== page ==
In November 2014 the courts ruled that, in the case of Bear Scotland v Fulton, workers taking holiday should be paid their normal remuneration for their time off. In particular, where a worker receives payments in addition to basic salary – for example, compulsory overtime (whether guaranteed or not), commission payments, regular bonuses or shift allowances, these should be reflected in the holiday pay. The courts have not yet given a definitive ruling on whether purely voluntary overtime should be included in the holiday pay calculation.
This only applies to the first 20 days holiday in each holiday year – which is the minimum annual leave set by Europe.
A worker can bring a claim in the Employment Tribunal for unpaid holiday which can cover, at most, the last two years – so potentially seeking back dated holiday pay for up to 40 days holiday.
I thought this only applied to public sector employees
No, it applies to all workers, whether public or private sector. Most of the claims for historic unpaid holiday pay have so far been brought against public sector employers – often by the unions – but they are increasingly being pursued by individual workers against private employers, whether large PLCs or small owner managed companies.
Golly, I am an employer, what should I do?
Firstly you should audit your business and see whether there are staff who receive regular payments on top of their basic salary. If there are such workers then you should look at whether these payments are included in their holiday pay. If not, there might be claims for back dated holiday pay. It would then be worth understanding – at least in broad terms – the possible value of such claims so you can take a commercial decision about how you deal with it and whether you make any backdated payments. You will need to consider amending how you calculate holiday pay in the future.
How do I actually calculate the holiday pay as my staff work different overtime hours each month or get varying commission payments?
Good question. The courts have not set out a definitive calculation method; however, it seems that they will look at using an average pay figure in the 12 weeks immediately before the holiday period.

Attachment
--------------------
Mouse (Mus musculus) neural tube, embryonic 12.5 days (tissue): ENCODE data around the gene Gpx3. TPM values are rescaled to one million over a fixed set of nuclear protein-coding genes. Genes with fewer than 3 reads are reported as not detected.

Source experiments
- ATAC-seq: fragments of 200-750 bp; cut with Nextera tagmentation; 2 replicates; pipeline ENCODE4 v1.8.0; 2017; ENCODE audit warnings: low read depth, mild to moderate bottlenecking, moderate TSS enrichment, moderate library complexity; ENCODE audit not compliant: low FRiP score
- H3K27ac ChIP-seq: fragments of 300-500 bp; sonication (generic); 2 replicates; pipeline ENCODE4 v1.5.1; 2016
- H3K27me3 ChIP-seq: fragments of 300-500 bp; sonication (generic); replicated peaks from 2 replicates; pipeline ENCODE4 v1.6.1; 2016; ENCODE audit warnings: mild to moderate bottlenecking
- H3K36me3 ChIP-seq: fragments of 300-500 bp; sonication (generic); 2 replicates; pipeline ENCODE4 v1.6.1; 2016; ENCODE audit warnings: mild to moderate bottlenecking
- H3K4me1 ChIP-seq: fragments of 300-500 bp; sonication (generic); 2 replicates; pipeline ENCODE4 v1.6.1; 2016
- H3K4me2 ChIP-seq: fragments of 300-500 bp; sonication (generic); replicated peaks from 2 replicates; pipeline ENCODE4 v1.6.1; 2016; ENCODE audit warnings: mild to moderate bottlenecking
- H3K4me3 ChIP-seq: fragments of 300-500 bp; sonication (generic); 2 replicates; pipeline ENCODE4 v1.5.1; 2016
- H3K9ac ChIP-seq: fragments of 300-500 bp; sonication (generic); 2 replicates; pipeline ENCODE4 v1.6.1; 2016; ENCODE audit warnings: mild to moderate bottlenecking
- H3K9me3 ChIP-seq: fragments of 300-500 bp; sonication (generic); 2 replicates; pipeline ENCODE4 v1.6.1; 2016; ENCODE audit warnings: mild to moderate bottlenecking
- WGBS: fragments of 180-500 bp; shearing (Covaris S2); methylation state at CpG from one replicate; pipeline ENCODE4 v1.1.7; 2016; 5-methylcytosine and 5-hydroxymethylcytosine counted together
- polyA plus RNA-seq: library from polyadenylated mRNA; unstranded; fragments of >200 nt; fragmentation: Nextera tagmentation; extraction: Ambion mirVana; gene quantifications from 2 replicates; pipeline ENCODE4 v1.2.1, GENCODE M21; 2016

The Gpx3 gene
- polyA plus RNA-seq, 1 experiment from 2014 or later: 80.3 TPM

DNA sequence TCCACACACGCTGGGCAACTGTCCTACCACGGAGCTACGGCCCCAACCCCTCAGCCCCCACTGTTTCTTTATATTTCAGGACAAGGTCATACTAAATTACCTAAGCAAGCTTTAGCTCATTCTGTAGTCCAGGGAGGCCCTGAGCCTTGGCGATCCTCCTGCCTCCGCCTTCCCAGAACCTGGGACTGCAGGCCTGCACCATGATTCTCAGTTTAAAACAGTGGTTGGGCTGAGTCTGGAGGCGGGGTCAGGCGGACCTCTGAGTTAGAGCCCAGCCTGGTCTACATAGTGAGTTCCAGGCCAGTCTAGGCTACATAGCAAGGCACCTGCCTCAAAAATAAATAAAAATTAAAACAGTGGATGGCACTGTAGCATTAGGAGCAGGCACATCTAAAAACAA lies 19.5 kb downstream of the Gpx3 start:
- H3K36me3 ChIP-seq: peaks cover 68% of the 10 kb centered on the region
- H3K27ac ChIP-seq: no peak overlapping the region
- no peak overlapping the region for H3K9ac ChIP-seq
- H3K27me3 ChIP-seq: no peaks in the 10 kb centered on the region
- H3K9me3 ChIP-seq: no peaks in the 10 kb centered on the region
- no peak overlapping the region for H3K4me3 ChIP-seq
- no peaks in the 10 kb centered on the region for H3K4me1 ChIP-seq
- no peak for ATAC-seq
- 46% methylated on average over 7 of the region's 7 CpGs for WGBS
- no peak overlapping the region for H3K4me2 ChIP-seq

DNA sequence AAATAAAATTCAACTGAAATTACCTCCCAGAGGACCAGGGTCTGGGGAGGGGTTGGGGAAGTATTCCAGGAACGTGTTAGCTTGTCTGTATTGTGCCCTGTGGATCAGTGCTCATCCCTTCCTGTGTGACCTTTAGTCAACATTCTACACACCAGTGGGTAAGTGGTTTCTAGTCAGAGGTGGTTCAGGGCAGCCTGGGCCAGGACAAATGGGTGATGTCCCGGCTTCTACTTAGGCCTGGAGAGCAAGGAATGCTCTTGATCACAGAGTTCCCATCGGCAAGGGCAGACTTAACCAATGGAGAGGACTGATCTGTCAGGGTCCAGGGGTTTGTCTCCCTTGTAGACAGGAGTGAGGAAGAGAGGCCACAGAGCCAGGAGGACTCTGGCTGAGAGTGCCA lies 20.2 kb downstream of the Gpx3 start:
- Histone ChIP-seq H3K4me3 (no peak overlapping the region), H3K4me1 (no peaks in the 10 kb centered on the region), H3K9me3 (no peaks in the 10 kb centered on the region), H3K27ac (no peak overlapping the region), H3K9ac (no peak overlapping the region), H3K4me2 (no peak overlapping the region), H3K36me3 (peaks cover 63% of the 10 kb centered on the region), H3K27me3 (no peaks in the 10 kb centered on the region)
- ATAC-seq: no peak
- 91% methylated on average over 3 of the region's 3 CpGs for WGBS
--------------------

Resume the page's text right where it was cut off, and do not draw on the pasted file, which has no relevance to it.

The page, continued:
So a worker could try and inflate their pay by taking on as much overtime as they could in the 12 weeks before their holiday?
Shhh, don’t give your staff any ideas, but yes, they could try and do this; however, there is a still a question mark over whether voluntary overtime is to be included and many employers take the view that they will not include voluntary overtime until the legal position has been fully clarified.
Are there any time limits for such claims?
Another good question (you are good at these); yes, there are time limits. A claim must be brought within three months of the last underpayment. As the additional payments are only applicable to the first 20 days of annual leave taken, a worker could well be out of time for a claim for this leave year and will have to wait until the following holiday year when they take some of their first 20 days again. Also, if there are gaps of more than three months between any underpayments this prevents the Employment Tribunal from going any further back. Therefore, for many workers, their back-dated claims will not be for the full two-year period.
But my contracts of employment say that we only pay basic salary.
Nice try, but unfortunately that doesn’t provide a defence to a claim. The Working Time Regulations set the minimum holiday requirements and trump anything in the contract of employment.
Trump you say… so he’s involved in this is he? Stirring up my workers from over there, I’ll give him what for…
What are you talking about? Oh I see… Trump. No, I didn’t mean him, I meant… well, never mind, this is just wasting space now.
So if this is a European law, ought we to mention the B word?
I don’t think there is any need for that kind of language here… oh, you mean Brexit. At present we remain part of Europe and so employment law from the EU continues to apply. However, this could change post Brexit.